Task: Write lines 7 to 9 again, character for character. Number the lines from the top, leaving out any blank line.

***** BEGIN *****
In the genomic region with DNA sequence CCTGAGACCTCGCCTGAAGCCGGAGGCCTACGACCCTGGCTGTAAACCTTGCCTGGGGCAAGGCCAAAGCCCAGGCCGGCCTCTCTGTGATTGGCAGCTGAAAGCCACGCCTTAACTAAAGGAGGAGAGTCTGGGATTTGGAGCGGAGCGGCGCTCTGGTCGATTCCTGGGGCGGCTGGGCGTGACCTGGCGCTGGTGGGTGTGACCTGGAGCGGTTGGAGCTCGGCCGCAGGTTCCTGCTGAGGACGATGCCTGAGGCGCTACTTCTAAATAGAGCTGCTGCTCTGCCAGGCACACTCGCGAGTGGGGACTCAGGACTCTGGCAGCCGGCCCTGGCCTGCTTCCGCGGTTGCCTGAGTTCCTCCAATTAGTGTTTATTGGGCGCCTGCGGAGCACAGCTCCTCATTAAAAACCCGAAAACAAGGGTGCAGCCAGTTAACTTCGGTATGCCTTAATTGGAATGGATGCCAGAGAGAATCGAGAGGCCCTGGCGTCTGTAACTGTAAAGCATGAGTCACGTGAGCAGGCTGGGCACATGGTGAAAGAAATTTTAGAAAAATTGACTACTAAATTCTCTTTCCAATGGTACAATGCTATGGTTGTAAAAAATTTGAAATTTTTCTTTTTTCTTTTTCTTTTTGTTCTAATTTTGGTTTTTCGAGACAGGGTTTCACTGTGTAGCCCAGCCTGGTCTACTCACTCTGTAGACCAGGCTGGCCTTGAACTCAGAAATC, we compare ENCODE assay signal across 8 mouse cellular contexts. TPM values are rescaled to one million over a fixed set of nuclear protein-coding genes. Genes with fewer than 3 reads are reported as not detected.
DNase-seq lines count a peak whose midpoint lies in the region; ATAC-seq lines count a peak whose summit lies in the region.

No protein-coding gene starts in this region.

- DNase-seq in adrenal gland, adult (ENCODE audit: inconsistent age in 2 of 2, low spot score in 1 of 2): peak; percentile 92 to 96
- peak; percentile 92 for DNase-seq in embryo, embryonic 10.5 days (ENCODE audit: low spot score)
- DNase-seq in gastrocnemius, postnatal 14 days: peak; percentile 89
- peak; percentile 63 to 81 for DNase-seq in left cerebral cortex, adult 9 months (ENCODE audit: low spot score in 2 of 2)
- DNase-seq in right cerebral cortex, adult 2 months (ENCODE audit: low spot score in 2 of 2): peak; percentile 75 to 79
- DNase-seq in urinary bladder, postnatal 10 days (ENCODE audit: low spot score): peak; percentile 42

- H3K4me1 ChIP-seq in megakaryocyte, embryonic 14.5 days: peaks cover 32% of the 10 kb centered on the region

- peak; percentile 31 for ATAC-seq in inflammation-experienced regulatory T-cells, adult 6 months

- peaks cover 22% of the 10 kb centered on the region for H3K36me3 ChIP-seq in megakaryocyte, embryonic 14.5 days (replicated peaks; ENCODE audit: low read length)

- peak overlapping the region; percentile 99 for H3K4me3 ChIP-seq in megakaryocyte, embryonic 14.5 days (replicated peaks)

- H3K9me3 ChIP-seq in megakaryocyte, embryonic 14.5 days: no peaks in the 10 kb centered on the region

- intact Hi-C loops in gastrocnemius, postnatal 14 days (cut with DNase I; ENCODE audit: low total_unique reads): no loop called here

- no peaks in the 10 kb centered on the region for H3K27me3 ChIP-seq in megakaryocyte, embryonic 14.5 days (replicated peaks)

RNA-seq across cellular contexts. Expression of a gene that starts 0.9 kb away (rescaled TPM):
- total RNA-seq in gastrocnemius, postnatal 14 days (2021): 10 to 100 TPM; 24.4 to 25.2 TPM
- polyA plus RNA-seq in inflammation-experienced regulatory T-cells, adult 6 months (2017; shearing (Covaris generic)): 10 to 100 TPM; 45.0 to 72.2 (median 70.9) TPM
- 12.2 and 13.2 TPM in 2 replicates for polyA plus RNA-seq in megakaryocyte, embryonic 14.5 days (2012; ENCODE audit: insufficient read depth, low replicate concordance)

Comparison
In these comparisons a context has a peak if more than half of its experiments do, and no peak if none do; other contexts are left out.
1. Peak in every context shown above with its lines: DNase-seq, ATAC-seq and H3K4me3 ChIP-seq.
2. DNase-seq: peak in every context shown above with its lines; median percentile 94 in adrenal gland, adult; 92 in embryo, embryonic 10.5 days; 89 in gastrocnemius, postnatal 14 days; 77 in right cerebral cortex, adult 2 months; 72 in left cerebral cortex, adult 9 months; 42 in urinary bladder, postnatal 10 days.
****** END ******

- peak; percentile 63 to 81 for DNase-seq in left cerebral cortex, adult 9 months (ENCODE audit: low spot score in 2 of 2)
- DNase-seq in right cerebral cortex, adult 2 months (ENCODE audit: low spot score in 2 of 2): peak; percentile 75 to 79
- DNase-seq in urinary bladder, postnatal 10 days (ENCODE audit: low spot score): peak; percentile 42